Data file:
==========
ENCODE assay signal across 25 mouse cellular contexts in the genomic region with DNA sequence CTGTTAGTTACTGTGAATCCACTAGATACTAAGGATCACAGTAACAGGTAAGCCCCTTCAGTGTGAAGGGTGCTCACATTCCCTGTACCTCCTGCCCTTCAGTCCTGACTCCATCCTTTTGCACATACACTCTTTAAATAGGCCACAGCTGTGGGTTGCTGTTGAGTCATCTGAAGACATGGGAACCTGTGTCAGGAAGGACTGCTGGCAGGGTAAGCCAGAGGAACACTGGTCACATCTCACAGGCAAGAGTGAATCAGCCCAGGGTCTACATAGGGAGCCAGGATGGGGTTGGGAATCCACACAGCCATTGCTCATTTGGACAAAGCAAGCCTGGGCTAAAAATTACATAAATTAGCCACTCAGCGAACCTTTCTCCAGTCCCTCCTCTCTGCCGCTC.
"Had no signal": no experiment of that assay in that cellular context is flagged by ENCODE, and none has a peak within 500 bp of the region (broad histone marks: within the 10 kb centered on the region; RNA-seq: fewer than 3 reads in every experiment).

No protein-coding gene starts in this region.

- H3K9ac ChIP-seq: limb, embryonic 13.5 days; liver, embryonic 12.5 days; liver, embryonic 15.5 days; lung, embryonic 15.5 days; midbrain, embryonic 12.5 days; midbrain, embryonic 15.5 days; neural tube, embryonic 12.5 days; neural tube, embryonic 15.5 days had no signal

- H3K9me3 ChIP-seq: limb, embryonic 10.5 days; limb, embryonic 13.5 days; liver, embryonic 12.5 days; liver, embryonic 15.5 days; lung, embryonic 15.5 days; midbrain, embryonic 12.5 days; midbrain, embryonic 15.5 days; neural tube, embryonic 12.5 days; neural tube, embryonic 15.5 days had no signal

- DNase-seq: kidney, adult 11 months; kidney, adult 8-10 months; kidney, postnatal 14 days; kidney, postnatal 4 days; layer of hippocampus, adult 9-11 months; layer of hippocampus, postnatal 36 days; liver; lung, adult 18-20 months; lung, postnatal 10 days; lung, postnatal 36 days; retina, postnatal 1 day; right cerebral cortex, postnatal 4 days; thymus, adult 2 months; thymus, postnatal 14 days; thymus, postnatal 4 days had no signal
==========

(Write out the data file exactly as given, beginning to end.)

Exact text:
ENCODE assay signal across 25 mouse cellular contexts in the genomic region with DNA sequence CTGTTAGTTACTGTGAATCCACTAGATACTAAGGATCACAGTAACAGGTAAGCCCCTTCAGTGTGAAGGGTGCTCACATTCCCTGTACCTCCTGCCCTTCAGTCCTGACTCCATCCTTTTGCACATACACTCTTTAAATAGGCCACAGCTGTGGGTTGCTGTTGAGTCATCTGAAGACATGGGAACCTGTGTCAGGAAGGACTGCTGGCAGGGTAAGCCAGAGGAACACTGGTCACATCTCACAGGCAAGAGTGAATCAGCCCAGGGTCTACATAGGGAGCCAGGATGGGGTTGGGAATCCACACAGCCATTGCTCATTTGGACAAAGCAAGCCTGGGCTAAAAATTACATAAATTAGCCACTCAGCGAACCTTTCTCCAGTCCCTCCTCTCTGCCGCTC.
"Had no signal": no experiment of that assay in that cellular context is flagged by ENCODE, and none has a peak within 500 bp of the region (broad histone marks: within the 10 kb centered on the region; RNA-seq: fewer than 3 reads in every experiment).

No protein-coding gene starts in this region.

- H3K9ac ChIP-seq: limb, embryonic 13.5 days; liver, embryonic 12.5 days; liver, embryonic 15.5 days; lung, embryonic 15.5 days; midbrain, embryonic 12.5 days; midbrain, embryonic 15.5 days; neural tube, embryonic 12.5 days; neural tube, embryonic 15.5 days had no signal

- H3K9me3 ChIP-seq: limb, embryonic 10.5 days; limb, embryonic 13.5 days; liver, embryonic 12.5 days; liver, embryonic 15.5 days; lung, embryonic 15.5 days; midbrain, embryonic 12.5 days; midbrain, embryonic 15.5 days; neural tube, embryonic 12.5 days; neural tube, embryonic 15.5 days had no signal

- DNase-seq: kidney, adult 11 months; kidney, adult 8-10 months; kidney, postnatal 14 days; kidney, postnatal 4 days; layer of hippocampus, adult 9-11 months; layer of hippocampus, postnatal 36 days; liver; lung, adult 18-20 months; lung, postnatal 10 days; lung, postnatal 36 days; retina, postnatal 1 day; right cerebral cortex, postnatal 4 days; thymus, adult 2 months; thymus, postnatal 14 days; thymus, postnatal 4 days had no signal